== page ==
Photo: Eclipse Sportswire
Lookin at Lucky was the Juvenile Champion of 2009. That year, he won six of seven starts, with only a narrow, tough luck defeat in the Breeders’ Cup Juvenile. The attractive son of Smart Strike followed that lone two-year-old loss with a score in the Grade 1 CashCall Futurity in his juvenile finale. The ¾-length victory came at the expense of Noble’s Promise, a horse that he passed late while just missing the win in the Breeders’ Cup. It would not be the last time the two would battle.
The pair would meet again for the third consecutive time, but this one was three months later, and halfway across the country, in the Rebel Stakes in Hot Springs, Arkansas. Once again, Lookin at Lucky would get the better of his talented rival, but this time it would take every inch of the 8 ½ furlongs of the Oaklawn Park trip.
In both horse’s three-year-old debut, Noble's Promise ran his usual bang-up stalking race. Sitting comfortably just off the early lead, he moved towards the lead on the far turn in tandem with the highly regarded Dublin. Meanwhile, Lookin at Lucky was not so lucky.
Recovering quickly from a scary check midway through the backstretch, he tried to stay in touch with the other two favorites from the outside. As the Rebel field came spinning out of the far turn in front of a large and appreciative crowd, it was apparent that it had become a three-horse race, but Lookin at Lucky was the one who had the most to do.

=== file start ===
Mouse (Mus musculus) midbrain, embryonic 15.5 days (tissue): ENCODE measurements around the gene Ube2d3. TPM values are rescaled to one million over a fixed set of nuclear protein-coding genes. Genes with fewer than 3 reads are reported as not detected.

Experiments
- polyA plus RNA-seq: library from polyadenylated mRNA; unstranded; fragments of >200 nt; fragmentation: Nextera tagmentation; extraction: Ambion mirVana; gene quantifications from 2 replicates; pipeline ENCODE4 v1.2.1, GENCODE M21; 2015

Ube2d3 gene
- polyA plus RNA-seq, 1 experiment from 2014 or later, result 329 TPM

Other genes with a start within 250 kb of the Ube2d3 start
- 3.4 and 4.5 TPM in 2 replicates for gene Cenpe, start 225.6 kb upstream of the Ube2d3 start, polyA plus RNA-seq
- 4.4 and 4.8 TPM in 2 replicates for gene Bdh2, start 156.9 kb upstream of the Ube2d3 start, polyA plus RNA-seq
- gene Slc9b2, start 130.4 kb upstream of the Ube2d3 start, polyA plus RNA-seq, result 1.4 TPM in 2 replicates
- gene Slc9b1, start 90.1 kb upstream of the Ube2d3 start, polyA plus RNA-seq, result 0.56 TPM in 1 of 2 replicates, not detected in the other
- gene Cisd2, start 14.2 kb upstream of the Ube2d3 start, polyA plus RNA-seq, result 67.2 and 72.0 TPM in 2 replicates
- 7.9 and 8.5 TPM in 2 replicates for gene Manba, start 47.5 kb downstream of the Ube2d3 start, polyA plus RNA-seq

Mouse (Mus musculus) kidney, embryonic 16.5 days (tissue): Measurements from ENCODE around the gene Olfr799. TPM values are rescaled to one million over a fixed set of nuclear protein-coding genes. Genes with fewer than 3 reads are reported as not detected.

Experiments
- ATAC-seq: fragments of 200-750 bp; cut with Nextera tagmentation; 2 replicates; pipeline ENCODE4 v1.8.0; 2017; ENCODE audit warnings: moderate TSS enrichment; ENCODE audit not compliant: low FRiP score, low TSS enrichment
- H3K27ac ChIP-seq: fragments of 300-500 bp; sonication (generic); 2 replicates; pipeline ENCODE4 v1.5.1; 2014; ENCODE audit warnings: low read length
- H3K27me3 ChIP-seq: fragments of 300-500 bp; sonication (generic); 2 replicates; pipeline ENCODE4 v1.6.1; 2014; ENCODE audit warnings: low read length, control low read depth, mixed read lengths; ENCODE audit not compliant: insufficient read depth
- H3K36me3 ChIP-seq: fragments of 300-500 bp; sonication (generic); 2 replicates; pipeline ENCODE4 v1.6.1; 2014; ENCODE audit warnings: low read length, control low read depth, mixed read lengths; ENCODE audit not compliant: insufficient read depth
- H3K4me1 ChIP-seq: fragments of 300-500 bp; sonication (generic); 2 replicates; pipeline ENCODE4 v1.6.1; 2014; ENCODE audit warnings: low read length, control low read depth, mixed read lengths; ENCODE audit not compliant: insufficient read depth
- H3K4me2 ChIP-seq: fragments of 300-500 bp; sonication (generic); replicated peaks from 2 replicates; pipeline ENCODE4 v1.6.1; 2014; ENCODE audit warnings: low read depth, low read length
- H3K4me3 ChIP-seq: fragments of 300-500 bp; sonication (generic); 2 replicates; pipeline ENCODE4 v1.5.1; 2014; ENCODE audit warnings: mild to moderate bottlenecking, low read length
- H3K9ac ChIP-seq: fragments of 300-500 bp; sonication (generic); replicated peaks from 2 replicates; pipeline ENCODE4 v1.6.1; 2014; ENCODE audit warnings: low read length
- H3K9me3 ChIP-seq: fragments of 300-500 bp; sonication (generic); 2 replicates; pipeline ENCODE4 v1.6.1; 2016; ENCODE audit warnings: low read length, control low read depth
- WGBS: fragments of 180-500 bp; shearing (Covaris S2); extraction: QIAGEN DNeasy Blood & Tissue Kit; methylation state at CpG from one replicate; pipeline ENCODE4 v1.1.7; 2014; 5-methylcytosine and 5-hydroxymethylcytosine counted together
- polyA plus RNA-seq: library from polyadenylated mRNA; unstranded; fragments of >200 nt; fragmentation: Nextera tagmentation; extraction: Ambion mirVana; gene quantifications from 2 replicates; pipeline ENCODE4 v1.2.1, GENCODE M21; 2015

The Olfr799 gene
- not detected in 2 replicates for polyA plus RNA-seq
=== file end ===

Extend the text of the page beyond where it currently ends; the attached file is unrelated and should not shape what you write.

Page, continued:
Noble Promise surged on the rail to get the better of Dublin, but Lookin at Lucky was now rolling on the outside under Garrett Gomez. As the familiar pair strode ever closer to the finish line, the champion dug down deep for something extra. It was never clear if he was going to catch his challenger until the very final jump, when Lookin at Lucky stuck his nose out in front.
I’ve seen a lot of editions of the Rebel over the years, but this one, from four years ago, is one of my favorites. Looking at Lucky demonstrated a strong ability to overcome in his initial run as a three-year-old. It was the only way he was going to get the best of his classy foe, after the trouble he encountered.
Of course, that became the thing with the Bob Baffert charge - he proved anything but lucky. Still, he would go on to win 9-of-13 lifetime, including important wins in the Preakness and Haskell, as well as, the Indiana Derby, on his way to a second straight Eclipse Award. He remains the only horse to win both the 2yo Male Championship and 3yo Male Championship since the great Spectacular Bid turned the trick in 1978 and 1979. I just wish that the 2010 Rebel winner got the chance to show what he could have done as an older horse. Who knows how good he would have been.